Faith’s best friend moved to California. In the weeks leading up to the move I could tell it was really rough on Faith. But I also kept reminding myself that she has lost a few friends due to illness in the past couple years, so a move we could handle. As the night of the goodbye approached I realized that this friendship, wasn’t the typical first-grade friendship, Havannah and Faith had something special.
Havannah’s mother told me she was sorry that they had decided to move. That they had seriously considered not making this major life change because of Faith. That she had dealt with so much in her short life, that she didn’t need anymore heartache. I contemplated whether the friendship in the end was a positive or negative for Faith, that it was one more loss and I wasn’t sure the pain was worth it. But the more I have learned about their friendship the more I am assured, the love was well worth the loss.
It may seem a bit silly that at seven years old you could find someone that you would consider a forever friend, but that’s what happened with these girls.
Faith is small. She wasn’t growing when she should have been, and her body doesn’t do what a normal body does with food. She’s most always the smallest child in the class. Havannah is tall. In fact, I am pretty sure she’s as tall as Will. When they are next to each other, Havannah looks like the older sister. What I have come to learn from Faith is that’s also how she acts, like an older sister.
The week before Havannah left, Faith asked me, Who is going to make sure I am safe when Havannah is gone? What I have found is that Faith’s belly is something the other kids at school are interested in getting a look at. Really, you can’t blame them. A colostomty bag isn’t something they are familiar with and they are just curious. Then there’s her feeding tube, and her apendicosty. Interesting stuff, and knowing the children at Faith’s school, it’s sweet innocence. But, Faith is far from the point of feeling like she can share her troubled belly with the world. It’s embarrassing to her, and she is very insecure about it. Havannah made sure that no one even asked about it. She handled it for Faith, and when I coached Faith on how she could handle it herself, she replied….Mom, sometimes you just can’t handle things alone.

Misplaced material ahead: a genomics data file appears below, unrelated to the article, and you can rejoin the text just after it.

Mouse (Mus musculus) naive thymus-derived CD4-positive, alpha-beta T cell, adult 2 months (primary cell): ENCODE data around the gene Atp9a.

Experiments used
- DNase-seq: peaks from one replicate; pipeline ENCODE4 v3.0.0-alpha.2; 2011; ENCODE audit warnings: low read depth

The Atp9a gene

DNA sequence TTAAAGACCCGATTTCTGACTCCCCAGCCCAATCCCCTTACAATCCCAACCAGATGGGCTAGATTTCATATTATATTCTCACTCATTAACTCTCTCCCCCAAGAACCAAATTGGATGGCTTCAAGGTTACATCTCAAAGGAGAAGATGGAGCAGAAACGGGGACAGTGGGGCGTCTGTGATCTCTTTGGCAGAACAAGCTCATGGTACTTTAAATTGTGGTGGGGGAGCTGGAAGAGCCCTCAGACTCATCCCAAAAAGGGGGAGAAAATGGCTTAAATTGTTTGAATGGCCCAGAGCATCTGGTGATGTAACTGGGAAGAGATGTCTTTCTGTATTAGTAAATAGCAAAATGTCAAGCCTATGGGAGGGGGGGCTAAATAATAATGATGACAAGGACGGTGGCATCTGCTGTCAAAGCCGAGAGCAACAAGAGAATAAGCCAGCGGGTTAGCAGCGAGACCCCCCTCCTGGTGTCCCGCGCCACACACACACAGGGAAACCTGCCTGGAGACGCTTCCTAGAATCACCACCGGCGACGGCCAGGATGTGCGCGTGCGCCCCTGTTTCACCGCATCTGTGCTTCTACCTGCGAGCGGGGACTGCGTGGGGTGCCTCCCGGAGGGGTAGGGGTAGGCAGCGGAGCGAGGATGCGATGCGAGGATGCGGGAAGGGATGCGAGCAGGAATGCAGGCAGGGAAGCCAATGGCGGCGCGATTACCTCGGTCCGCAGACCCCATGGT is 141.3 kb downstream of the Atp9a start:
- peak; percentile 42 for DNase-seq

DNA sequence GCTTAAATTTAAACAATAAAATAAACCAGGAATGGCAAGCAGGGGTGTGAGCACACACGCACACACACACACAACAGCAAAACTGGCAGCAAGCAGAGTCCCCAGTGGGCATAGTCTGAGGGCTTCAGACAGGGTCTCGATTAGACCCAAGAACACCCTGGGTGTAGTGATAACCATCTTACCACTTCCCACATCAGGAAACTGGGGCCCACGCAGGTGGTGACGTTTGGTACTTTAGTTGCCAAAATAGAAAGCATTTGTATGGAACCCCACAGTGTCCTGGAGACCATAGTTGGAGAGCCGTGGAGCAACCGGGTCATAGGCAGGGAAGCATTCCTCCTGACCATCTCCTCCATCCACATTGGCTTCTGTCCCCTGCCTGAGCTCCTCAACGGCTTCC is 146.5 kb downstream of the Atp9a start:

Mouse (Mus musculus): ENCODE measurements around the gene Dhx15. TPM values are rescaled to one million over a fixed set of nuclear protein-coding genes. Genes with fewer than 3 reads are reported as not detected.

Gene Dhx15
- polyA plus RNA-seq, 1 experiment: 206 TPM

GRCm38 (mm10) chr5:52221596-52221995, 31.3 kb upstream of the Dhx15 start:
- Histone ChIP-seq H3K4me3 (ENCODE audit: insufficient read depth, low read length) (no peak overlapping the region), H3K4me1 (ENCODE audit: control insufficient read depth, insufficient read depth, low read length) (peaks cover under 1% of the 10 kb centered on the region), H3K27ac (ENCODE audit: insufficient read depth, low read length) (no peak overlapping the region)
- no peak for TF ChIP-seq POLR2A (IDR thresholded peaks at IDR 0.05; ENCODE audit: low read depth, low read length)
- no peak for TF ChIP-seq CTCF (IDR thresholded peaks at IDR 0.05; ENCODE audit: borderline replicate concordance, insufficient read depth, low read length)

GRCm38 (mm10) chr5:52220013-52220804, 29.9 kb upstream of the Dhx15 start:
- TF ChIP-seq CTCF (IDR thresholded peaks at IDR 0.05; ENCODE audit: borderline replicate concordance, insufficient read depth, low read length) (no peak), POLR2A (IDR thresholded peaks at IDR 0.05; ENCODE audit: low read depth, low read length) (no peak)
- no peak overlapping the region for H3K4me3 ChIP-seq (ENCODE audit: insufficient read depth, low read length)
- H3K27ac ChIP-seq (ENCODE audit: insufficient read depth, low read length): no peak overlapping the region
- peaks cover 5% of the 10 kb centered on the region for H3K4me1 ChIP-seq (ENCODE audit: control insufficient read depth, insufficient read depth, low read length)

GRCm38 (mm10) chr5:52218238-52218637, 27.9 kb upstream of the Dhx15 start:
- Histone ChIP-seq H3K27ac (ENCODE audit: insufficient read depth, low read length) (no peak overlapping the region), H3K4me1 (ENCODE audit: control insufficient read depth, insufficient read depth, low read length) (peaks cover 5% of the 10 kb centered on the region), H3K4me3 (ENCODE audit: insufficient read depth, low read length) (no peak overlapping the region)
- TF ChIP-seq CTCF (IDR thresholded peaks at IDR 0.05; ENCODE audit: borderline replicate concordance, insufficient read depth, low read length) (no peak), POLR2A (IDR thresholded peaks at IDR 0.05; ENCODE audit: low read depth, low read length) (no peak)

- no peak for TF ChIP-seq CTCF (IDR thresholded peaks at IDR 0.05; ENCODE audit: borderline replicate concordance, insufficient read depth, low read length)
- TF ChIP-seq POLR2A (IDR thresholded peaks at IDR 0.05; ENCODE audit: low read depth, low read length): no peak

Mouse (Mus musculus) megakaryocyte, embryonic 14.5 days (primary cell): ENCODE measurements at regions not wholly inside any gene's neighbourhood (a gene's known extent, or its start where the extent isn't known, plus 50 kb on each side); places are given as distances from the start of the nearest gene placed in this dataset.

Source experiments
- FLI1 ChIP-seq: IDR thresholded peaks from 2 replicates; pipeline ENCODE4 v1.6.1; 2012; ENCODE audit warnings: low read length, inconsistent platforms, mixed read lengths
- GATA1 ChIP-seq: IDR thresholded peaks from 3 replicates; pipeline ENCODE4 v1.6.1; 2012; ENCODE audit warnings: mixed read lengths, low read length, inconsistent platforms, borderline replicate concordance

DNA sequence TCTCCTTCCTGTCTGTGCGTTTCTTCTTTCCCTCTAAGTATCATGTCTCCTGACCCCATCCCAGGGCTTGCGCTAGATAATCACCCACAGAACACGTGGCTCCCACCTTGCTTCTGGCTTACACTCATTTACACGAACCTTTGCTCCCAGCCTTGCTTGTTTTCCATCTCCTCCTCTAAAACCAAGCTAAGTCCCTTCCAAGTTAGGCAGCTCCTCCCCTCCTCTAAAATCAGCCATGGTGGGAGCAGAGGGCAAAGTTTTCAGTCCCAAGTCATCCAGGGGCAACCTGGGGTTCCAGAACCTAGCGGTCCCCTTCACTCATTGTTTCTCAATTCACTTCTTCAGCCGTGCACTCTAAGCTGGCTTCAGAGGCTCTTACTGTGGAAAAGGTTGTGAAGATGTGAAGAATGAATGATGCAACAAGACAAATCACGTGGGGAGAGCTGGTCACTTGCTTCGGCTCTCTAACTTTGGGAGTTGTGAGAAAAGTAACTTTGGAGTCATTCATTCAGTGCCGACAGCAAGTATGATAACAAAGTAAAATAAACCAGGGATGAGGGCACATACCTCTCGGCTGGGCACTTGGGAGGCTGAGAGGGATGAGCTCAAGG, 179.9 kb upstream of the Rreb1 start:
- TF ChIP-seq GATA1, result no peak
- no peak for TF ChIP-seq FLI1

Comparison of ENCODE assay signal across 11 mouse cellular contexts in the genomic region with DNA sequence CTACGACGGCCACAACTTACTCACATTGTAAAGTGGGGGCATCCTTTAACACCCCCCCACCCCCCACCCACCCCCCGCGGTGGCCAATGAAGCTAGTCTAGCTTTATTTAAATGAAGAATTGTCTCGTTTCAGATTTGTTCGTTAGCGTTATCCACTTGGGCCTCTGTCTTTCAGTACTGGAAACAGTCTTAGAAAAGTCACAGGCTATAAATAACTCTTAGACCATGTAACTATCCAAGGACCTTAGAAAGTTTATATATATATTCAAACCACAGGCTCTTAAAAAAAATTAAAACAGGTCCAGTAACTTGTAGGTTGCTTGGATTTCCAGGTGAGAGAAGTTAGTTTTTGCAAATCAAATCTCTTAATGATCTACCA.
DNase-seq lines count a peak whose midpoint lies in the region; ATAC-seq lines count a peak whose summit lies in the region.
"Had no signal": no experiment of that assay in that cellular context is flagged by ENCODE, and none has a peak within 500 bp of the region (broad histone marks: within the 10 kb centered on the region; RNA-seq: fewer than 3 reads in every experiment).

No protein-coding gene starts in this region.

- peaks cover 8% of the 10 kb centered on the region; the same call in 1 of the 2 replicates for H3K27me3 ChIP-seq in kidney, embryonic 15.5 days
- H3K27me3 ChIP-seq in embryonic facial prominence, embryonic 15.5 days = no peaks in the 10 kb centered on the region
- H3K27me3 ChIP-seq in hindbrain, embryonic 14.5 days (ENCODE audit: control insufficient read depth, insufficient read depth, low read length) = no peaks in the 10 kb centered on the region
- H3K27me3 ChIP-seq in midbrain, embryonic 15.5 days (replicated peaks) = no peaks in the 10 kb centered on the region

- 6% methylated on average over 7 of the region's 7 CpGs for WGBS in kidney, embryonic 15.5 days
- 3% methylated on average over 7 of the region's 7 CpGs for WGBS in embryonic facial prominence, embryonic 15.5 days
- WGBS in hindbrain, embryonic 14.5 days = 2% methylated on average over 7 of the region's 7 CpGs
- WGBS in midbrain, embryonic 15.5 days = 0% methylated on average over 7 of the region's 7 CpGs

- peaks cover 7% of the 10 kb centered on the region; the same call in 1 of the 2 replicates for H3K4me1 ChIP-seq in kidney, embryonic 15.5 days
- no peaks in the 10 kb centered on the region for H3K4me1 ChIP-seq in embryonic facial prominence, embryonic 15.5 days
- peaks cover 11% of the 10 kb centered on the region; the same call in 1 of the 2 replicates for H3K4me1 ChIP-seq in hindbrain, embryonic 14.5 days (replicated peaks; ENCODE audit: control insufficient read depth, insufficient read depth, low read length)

Isn’t that what having a best friend is all about? Not handling anything alone. Once again, Faith is teaching me life’s lessons. This illness of my daughters has changed so much of me for the better, but there are things it has changed, that aren’t so great. I have always been a highly independent person, but very in touch with my best friends and telling them how I felt about everything important. I would say that is what has changed the most. I only tell certain friends, certain things now. There are a few that I share more with but for the most part, the really hard stuff that keeps me up at night, that makes me hurt all over I keep locked up in my head.
I try at times, to talk. But it seems there is not much anyone can say that can make me feel better, and depending on who it is I am talking to, the fear, the worry, and the helplessness I feel makes them feel just the same. And it leaves me wondering was the conversation even worth it.
Which leads me back to Faith and her insightful words about Havannah, sometimes you just can’t handle things alone.
She’s been gone nearly a month now, that’s four weekly dinners, many days of school, and lots of time out on the playground. Today Faith spent an incredible day with a family that loves her like she is their own. She told me tonight that it was the best day she’s had since Havannah has left, I asked her what is it you miss so much about Havannah? She lifted her shirt up and made a circular motion around her belly and says….Mom, Havannah doesn’t even see this.
I am so thankful that Havannah understands how to love so deeply at such a young age, and I am even more thankful she picked Faith to be her best friend. True friendship is all about knowing exactly what it is that your covering up, and loving you anyway.